Coating Matters | Coating and Casting Technology for Water Filtration

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The fundamentals of air entrainment, entrapment, and rheology are critical to product success

Water filtration is ubiquitous in our world. Water supplies need technological support to provide the volume necessary for our planet’s population. There are five main types of filters that support water purification efforts

  • Adsorption. Water filtration occurs as water runs past an adsorbent media such as carbon.
  • Distillers. Distillation is a process of heating water to the boiling point and collecting water vapor as it condenses.
  • Ultraviolet. Light disinfects the water.
  • Membranes. Membranes trap particles of a certain size and allow water to flow through.
  • Reverse osmosis. Similar to membranes, but capture more water and are less efficient.

There are pros and cons to the different types of purification systems, but membranes and RO can be coated. Coating of the filtration membrane allows for addition of functionality via chemical control.

Water filtration is not a new science, but new technological developments are improving water filtration products every day. In a paper published December 2014 (Mechanical Engineering), Harry Hutchinson highlighted the work being completed to separate liquids via nano and micro sized pores. This variation in pore size allows for separations not previously thought possible.

As these pore sizes vary in production, coatings that can add functionality need to be place onto the filtration media precisely. Similar to the physical filtration design, new coatings can provide filtration capabilities that were unheard of previously. In order to precisely coat fluids that provide these technological advances, precise coating methods are required.

Self-leveling fluids that depend on a process with gravity as the main driving factor are unacceptable. The fluid needs to be placed in the proper location and survive the severe environmental conditions of high humidity and solvated coating environments.

Membranes need to be cast and coated, so the technology required is mutli-dimensional. In casting, the polymer forms a film that is quenched in a water bath. This polymeric coagulation and formation creates a unique product and defines the pore size. This pore size, through molecular weight of the formed polymer, then defines the allowance and rejection of the water.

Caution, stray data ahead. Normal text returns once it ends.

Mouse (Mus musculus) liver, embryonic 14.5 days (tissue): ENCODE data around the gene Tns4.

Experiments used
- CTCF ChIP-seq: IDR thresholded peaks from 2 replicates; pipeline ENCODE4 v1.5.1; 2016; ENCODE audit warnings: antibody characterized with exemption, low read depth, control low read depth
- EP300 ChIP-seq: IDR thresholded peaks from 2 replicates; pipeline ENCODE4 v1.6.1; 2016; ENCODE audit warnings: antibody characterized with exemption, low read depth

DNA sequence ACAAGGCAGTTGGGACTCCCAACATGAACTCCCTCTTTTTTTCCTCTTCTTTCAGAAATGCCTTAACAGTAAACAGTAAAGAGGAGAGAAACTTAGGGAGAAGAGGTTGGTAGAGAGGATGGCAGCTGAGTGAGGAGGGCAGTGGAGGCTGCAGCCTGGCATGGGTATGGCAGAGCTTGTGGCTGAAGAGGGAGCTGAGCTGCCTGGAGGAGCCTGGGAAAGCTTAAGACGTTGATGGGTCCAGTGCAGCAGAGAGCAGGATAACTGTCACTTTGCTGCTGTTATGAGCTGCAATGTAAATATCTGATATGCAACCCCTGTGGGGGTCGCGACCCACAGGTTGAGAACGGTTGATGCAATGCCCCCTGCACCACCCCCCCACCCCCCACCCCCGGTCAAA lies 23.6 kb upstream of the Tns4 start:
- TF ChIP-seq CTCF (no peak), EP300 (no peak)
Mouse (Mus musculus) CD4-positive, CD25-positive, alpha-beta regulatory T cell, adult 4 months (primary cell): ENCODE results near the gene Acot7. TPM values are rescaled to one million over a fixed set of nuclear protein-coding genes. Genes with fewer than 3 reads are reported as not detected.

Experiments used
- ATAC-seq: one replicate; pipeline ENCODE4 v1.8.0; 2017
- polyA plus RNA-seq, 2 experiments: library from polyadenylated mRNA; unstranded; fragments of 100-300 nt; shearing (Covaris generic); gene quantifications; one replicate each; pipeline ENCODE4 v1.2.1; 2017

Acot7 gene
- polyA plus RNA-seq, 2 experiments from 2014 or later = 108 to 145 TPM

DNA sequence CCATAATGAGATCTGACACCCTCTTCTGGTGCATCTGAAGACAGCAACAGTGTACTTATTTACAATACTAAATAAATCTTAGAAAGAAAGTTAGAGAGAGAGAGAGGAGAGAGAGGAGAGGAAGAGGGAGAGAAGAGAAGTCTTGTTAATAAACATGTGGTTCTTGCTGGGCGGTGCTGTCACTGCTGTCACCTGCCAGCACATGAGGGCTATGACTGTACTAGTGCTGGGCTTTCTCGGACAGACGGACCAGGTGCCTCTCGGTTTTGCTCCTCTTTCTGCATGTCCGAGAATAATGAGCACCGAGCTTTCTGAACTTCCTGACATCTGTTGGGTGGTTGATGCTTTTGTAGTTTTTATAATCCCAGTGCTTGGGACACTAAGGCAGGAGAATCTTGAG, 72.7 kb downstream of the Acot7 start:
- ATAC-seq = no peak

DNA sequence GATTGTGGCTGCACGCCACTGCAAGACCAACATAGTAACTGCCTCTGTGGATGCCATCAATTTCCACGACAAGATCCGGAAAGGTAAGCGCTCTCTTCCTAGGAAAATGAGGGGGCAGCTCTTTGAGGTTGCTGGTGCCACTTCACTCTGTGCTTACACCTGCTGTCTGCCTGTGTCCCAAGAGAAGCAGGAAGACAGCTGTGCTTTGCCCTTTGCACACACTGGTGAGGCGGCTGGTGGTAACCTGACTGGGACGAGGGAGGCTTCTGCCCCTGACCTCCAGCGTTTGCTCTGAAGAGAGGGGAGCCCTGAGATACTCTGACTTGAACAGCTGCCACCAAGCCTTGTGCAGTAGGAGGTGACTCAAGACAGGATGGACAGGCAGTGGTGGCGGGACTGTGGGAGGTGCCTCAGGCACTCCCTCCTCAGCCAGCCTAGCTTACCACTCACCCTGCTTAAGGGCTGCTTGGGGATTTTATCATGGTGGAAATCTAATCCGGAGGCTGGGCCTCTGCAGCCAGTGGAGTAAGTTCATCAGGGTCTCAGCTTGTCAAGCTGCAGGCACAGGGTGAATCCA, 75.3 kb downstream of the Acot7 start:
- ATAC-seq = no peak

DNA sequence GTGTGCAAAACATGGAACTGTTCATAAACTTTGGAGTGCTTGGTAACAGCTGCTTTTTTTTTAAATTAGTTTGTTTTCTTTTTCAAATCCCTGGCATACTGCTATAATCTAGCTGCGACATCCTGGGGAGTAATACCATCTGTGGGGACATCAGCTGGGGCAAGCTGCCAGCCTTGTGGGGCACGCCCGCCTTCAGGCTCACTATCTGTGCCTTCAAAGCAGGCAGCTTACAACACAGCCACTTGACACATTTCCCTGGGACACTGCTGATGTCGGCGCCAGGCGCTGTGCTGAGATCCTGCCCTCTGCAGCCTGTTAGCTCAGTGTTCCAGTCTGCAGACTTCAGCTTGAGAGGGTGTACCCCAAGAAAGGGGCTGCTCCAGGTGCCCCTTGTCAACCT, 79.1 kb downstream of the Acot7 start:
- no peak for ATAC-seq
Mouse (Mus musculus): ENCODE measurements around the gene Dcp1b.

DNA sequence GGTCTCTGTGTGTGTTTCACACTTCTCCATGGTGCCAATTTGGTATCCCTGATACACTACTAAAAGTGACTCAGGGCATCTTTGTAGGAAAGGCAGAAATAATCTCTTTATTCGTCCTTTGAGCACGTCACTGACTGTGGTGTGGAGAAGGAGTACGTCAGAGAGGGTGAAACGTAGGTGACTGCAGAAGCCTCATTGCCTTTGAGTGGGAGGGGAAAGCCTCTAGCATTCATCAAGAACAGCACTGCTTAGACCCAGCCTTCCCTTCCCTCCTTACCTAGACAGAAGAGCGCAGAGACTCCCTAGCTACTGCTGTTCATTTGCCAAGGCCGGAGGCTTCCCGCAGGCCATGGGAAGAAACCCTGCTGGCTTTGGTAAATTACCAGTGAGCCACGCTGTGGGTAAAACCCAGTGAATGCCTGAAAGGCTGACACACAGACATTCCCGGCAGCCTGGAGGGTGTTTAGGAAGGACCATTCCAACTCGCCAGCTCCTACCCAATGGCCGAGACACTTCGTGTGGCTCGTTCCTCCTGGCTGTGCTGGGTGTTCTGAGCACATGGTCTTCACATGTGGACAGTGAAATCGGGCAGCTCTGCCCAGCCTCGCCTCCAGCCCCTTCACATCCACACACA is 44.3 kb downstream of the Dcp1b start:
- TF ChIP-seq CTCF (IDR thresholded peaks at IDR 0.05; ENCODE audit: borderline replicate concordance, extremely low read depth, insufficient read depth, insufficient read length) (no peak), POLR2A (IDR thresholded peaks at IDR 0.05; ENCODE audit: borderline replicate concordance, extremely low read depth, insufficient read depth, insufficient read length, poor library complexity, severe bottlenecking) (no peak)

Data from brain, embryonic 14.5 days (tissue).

Casting is not the final story on filtration however. The surface roughness and hydrophilic/hydrophobic nature of the physical membrane allows the filter to work as designed, but can also make the filter short-lived due to fouling or other use defects. Coatings on the surface of the filter can provide improved performance and durability.

Whether coating, casting (or both) for water filtration technology, the fundamentals of air entrainment, entrapment, and rheology are critical to product success. You can imagine that even on bubble defect coating, a water filter could be disastrous to the final product. So you may find, like I have, that studying and understanding water filtration casting and coating can help develop analogous skills for industrial coating.

Mark D. Miller, author of PFFC's Coating Matters column, is a fluid coating expert with experience and knowledge in the converting industry accumulated since 1996. Mark holds a Bachelor's degree in Chemical Engineering from the Univ. of Wisconsin-Madison and a Master's degree in Polymer Science & Engineering from Lehigh Univ. and a Juris Doctor from Hamline Univ. Mark is a technical consultant and CEO of Coating Tech Service LLC. He has worked in web coating technologies and chemical manufacturing operations and is a certified Six Sigma Black Belt trained in both DMAIC and DFSS disciplines. Coating Tech Service provides process troubleshooting and project management for precision coated products. Mark has extensive process knowledge in high precision coating applications including thin film photo voltaic, Li-Ion battery, and optical systems technology. Mark has been integral to new developments and technology that minimize product waste and improve process scalability.

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